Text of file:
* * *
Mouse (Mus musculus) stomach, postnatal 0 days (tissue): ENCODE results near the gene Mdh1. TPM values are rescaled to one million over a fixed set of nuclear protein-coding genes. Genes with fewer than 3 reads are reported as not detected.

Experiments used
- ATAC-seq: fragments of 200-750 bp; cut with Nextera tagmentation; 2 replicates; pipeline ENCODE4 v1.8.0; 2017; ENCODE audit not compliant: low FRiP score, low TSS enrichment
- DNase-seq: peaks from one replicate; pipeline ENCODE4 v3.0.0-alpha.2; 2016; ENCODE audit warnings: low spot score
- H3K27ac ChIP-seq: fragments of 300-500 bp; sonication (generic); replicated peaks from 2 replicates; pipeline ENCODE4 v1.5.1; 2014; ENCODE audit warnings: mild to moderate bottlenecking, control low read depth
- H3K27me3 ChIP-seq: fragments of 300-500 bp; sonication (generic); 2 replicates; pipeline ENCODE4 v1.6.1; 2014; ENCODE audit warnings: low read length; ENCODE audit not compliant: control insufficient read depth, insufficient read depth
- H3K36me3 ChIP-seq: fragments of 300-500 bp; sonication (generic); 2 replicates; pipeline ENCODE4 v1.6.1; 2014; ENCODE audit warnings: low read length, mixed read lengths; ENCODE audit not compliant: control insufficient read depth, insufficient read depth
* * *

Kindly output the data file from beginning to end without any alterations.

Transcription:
Mouse (Mus musculus) stomach, postnatal 0 days (tissue): ENCODE results near the gene Mdh1. TPM values are rescaled to one million over a fixed set of nuclear protein-coding genes. Genes with fewer than 3 reads are reported as not detected.

Experiments used
- ATAC-seq: fragments of 200-750 bp; cut with Nextera tagmentation; 2 replicates; pipeline ENCODE4 v1.8.0; 2017; ENCODE audit not compliant: low FRiP score, low TSS enrichment
- DNase-seq: peaks from one replicate; pipeline ENCODE4 v3.0.0-alpha.2; 2016; ENCODE audit warnings: low spot score
- H3K27ac ChIP-seq: fragments of 300-500 bp; sonication (generic); replicated peaks from 2 replicates; pipeline ENCODE4 v1.5.1; 2014; ENCODE audit warnings: mild to moderate bottlenecking, control low read depth
- H3K27me3 ChIP-seq: fragments of 300-500 bp; sonication (generic); 2 replicates; pipeline ENCODE4 v1.6.1; 2014; ENCODE audit warnings: low read length; ENCODE audit not compliant: control insufficient read depth, insufficient read depth
- H3K36me3 ChIP-seq: fragments of 300-500 bp; sonication (generic); 2 replicates; pipeline ENCODE4 v1.6.1; 2014; ENCODE audit warnings: low read length, mixed read lengths; ENCODE audit not compliant: control insufficient read depth, insufficient read depth